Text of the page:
Posted by: Nigel Praities Editor's Blog13 February 2017
She wakes up refreshed after a good night’s sleep. Breakfast is eaten with the family before school. Backpacks are handed out and tops of heads are tousled before she leaves for work in the car.
There are signs of an early spring, although it is still February. She winds the window down and breathes in the fresh air. The contrast with a few years earlier is stark.
This journey used to be full of dread about what awaited at the surgery. But since she moved onto an Independent Medical Generalist contract (IMG)*, everything has changed. More independent than a salaried GP and less hassled than a partner, her job has been reinvented.
After gliding into a parking space marked ‘GP’ at the health centre, she walks into the building. The receptionist looks more grim-faced than usual; it is going to be a busy day.
She counts her blessings
Recognising a couple of faces in the waiting room she smiles briskly, avoiding conversation so she can get to her consulting room on time. She has five minutes to down a cup of tea and a moment of mindfulness before the first patient walks in.
Closing her eyes, she counts her blessings. The day will bring the usual undifferentiated symptoms, GANFYDs and while-I’m-here-doctors, but the team is now adept at filtering out most needless requests. They know she has to leave on time every day.
Her designated tea break comes at 11am, allowing her time to talk through the morning’s consultations and ask advice from one of the other resident IMG doctors. She made sure she was contracted with a practice that mandated regular breaks; after experiencing burnout five years into her career at another practice, she knew their importance.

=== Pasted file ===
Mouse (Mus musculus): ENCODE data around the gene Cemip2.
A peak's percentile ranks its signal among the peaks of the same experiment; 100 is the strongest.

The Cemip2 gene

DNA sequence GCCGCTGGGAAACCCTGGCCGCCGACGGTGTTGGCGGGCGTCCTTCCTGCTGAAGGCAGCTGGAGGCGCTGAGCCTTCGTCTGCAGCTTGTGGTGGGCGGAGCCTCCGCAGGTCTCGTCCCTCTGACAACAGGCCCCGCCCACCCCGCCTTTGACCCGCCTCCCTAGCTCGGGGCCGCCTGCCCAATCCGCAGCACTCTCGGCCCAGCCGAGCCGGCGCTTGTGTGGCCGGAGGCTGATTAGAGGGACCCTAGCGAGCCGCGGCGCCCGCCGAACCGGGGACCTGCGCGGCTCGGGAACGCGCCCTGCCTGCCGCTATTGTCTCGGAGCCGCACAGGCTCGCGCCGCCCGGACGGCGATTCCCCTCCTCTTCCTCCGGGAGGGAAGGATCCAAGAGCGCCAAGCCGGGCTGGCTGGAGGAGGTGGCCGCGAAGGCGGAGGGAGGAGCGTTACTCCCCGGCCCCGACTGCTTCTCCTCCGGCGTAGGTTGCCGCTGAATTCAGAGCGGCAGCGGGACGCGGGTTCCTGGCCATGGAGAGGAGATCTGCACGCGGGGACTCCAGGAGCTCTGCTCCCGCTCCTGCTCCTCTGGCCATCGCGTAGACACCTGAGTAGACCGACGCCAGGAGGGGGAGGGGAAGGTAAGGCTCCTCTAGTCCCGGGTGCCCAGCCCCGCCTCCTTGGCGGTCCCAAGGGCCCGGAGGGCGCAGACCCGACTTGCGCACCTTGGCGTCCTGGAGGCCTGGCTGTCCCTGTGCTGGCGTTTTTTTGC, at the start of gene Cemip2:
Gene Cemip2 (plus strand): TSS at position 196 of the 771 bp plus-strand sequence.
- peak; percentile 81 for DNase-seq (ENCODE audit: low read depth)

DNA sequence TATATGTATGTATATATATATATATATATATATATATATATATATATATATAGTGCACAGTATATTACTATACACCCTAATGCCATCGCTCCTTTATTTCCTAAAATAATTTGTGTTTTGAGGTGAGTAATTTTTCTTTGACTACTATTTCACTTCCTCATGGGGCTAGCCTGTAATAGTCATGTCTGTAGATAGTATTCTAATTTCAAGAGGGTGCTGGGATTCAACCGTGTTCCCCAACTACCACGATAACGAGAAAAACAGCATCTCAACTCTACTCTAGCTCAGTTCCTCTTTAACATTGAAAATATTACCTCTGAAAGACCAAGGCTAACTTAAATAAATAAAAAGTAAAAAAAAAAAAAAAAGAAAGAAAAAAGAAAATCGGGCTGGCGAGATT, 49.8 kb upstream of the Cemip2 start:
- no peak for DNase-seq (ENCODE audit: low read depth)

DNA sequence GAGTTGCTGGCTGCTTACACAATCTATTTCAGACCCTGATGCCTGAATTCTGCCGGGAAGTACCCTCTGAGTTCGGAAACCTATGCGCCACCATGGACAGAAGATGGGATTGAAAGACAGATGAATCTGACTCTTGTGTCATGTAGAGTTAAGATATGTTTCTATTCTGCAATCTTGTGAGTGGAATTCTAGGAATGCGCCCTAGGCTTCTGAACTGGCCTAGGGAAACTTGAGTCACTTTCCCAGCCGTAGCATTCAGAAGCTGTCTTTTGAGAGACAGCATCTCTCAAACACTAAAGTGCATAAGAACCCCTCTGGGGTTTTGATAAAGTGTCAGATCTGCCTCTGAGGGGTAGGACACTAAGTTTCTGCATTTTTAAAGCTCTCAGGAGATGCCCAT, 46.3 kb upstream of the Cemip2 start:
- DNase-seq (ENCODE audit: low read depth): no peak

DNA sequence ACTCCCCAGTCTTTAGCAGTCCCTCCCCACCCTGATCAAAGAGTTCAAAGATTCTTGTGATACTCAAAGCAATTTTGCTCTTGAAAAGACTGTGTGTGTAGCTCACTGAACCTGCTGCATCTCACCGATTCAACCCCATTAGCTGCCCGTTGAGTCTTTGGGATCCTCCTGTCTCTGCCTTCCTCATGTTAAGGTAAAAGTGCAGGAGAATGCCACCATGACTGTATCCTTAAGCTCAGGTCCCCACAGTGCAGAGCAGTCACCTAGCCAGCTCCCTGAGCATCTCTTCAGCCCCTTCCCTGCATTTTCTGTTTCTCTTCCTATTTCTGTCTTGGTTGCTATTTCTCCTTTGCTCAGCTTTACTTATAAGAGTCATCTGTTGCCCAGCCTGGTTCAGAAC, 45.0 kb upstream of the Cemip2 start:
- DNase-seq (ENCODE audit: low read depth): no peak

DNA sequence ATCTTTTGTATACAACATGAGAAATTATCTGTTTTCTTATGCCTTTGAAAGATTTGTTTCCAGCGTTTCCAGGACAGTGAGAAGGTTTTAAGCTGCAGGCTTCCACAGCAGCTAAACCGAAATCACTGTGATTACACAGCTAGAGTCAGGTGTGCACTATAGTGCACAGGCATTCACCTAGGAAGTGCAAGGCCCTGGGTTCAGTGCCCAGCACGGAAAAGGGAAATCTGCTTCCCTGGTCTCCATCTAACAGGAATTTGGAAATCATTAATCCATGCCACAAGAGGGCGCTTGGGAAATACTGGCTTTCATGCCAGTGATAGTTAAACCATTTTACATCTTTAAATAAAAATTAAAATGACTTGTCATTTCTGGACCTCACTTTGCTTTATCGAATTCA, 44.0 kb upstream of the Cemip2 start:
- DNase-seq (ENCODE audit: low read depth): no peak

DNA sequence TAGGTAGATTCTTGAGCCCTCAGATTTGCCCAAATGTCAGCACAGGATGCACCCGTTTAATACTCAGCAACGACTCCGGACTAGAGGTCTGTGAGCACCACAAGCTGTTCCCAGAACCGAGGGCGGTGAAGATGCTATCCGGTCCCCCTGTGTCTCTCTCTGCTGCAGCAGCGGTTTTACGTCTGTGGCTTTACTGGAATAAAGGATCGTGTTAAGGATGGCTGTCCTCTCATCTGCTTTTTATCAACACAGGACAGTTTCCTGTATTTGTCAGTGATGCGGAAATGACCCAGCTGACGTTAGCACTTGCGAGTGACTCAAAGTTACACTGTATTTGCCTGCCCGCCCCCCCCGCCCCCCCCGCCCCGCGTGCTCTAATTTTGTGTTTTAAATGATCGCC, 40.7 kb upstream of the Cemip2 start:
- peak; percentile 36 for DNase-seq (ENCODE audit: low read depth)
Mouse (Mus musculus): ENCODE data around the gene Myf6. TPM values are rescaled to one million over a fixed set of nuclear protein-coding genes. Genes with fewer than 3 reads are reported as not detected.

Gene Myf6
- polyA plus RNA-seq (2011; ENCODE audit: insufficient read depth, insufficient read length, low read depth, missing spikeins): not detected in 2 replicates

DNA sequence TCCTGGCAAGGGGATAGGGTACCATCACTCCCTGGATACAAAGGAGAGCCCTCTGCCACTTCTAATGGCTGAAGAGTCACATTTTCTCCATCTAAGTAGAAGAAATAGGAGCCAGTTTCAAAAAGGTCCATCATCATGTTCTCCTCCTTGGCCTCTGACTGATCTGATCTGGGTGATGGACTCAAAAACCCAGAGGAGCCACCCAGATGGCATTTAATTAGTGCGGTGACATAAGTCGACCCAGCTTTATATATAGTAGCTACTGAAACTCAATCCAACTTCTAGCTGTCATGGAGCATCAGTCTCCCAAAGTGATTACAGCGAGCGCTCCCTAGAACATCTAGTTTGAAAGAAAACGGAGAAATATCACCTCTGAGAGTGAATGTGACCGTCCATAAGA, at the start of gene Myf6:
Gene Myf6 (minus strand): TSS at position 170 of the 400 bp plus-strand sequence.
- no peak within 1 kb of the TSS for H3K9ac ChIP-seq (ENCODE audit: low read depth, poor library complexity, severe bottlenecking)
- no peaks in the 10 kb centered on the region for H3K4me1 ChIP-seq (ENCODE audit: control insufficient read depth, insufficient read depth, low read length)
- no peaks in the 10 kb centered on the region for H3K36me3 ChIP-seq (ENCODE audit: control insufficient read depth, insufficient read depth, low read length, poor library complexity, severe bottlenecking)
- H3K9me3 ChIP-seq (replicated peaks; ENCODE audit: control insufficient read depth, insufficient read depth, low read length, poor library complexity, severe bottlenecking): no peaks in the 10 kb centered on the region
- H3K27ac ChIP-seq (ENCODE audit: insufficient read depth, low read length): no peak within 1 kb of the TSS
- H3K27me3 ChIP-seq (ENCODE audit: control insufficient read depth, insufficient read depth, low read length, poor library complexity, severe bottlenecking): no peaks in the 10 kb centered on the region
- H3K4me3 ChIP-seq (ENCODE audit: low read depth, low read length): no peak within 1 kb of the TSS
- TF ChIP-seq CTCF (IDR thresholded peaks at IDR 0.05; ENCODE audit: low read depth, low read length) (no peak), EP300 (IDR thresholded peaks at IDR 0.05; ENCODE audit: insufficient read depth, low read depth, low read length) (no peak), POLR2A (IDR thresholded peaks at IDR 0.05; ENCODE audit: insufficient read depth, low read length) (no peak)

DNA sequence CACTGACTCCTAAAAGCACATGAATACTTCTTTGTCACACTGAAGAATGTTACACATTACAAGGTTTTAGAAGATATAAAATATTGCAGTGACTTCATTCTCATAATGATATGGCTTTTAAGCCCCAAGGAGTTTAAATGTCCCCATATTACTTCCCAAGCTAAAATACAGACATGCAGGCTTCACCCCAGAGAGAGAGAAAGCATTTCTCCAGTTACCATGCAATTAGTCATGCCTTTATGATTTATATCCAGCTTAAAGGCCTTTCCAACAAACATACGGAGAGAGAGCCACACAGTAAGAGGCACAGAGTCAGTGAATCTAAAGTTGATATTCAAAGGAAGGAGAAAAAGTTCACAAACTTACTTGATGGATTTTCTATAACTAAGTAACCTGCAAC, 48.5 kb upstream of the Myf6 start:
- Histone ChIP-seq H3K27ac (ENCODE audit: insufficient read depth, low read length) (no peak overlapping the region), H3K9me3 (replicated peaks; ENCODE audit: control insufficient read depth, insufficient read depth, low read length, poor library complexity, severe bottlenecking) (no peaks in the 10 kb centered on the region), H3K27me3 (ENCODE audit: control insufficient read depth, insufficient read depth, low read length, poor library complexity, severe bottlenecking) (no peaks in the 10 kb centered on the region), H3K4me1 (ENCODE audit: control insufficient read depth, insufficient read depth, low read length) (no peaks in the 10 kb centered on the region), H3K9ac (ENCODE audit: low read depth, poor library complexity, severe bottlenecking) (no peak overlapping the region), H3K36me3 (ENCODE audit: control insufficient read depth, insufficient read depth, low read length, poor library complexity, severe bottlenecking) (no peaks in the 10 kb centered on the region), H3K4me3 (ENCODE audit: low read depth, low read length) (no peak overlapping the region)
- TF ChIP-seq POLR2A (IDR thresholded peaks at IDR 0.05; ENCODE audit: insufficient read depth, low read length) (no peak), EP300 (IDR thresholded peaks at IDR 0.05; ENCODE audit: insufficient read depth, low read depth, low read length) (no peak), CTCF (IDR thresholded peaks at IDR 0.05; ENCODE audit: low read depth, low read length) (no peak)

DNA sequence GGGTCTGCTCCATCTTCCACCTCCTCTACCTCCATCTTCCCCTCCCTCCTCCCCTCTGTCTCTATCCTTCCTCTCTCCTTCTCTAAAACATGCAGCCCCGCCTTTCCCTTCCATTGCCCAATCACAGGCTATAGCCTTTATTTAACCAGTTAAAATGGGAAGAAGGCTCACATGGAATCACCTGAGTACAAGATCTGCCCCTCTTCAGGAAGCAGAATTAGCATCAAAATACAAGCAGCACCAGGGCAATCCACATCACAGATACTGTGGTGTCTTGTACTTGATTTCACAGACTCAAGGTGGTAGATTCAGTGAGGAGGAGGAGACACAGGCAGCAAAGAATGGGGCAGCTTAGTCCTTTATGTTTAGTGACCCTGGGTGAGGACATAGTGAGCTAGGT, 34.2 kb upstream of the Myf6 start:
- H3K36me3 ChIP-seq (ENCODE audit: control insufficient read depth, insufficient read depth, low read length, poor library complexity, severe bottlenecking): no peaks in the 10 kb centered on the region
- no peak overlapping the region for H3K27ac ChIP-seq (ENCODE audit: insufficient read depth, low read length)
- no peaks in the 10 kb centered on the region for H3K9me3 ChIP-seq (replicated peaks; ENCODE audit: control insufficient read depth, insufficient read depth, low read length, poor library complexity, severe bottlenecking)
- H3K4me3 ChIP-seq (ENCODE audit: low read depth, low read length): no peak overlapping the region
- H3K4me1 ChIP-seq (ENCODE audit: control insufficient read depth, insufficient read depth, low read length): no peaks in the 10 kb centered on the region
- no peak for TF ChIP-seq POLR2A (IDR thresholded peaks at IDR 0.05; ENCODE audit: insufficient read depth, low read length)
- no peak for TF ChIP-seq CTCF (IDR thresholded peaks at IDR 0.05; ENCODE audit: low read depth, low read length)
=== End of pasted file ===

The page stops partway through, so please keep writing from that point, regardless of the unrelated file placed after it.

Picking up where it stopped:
Following her break, she has a rota of 30-minute appointments for patients with complex long-term conditions. The first is an octogenarian with a lengthy list of medications and she has booked the appointment to see if she can relieve his pill burden. After getting rid of a historical PPI and an associated vitamin D prescription, she also spots a duplicate antiplatelet. Striking these medications off his list feels good and the patient seems happy.
She reaches the end of her shift and breathes out fully. This time used to be filled with a handful of urgent ‘extras’ squeezed onto her list, a mountain of paperwork, QOF coding and admin. But all overspill now goes to the urgent care hub and admin is done by managers employed by the health board – she’s employed for her clinical skills alone.
The practice team is meeting to discuss the latest CQC directive, but that is no longer her problem. She walks past and out to her car.
Turning to look at the health centre she once owned, she feels a pang of regret. But she remembers all the children’s bedtimes she missed, the sleepless nights and the despair of practising within a hair’s breadth of a medicolegal nightmare. Sure, she’d like a better salary, but at least her income is predictable and can be supplemented by other passions; she is currently working on a book.
She drives home in time to help with her children’s homework, singing along to the radio as she goes.
Nigel Praities is editor of Pulse
*As currently under negotiation with the BMA in Scotland, although it is far from clear yet if it will work as described here.